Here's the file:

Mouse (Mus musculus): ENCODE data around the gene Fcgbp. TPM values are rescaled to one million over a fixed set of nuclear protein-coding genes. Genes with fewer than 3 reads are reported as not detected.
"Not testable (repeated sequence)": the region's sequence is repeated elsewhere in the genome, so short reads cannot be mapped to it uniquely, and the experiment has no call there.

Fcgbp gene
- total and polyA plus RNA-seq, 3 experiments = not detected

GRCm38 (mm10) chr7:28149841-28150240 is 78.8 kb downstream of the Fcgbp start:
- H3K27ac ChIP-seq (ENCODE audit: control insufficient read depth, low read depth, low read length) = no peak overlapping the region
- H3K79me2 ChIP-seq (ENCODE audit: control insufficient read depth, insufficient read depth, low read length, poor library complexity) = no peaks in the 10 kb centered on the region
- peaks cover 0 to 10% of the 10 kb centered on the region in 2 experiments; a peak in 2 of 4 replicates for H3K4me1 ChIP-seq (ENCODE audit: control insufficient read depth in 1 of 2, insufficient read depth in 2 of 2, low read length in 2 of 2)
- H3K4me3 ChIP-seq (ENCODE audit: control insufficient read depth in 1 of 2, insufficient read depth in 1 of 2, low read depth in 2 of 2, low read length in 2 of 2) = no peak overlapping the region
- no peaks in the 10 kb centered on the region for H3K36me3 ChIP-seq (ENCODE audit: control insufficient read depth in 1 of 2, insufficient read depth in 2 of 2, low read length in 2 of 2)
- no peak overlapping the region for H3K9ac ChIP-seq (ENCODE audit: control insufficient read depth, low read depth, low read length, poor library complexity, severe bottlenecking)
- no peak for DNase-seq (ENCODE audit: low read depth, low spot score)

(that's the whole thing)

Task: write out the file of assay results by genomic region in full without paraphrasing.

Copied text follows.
Mouse (Mus musculus): ENCODE data around the gene Fcgbp. TPM values are rescaled to one million over a fixed set of nuclear protein-coding genes. Genes with fewer than 3 reads are reported as not detected.
"Not testable (repeated sequence)": the region's sequence is repeated elsewhere in the genome, so short reads cannot be mapped to it uniquely, and the experiment has no call there.

Fcgbp gene
- total and polyA plus RNA-seq, 3 experiments = not detected

GRCm38 (mm10) chr7:28149841-28150240 is 78.8 kb downstream of the Fcgbp start:
- H3K27ac ChIP-seq (ENCODE audit: control insufficient read depth, low read depth, low read length) = no peak overlapping the region
- H3K79me2 ChIP-seq (ENCODE audit: control insufficient read depth, insufficient read depth, low read length, poor library complexity) = no peaks in the 10 kb centered on the region
- peaks cover 0 to 10% of the 10 kb centered on the region in 2 experiments; a peak in 2 of 4 replicates for H3K4me1 ChIP-seq (ENCODE audit: control insufficient read depth in 1 of 2, insufficient read depth in 2 of 2, low read length in 2 of 2)
- H3K4me3 ChIP-seq (ENCODE audit: control insufficient read depth in 1 of 2, insufficient read depth in 1 of 2, low read depth in 2 of 2, low read length in 2 of 2) = no peak overlapping the region
- no peaks in the 10 kb centered on the region for H3K36me3 ChIP-seq (ENCODE audit: control insufficient read depth in 1 of 2, insufficient read depth in 2 of 2, low read length in 2 of 2)
- no peak overlapping the region for H3K9ac ChIP-seq (ENCODE audit: control insufficient read depth, low read depth, low read length, poor library complexity, severe bottlenecking)
- no peak for DNase-seq (ENCODE audit: low read depth, low spot score)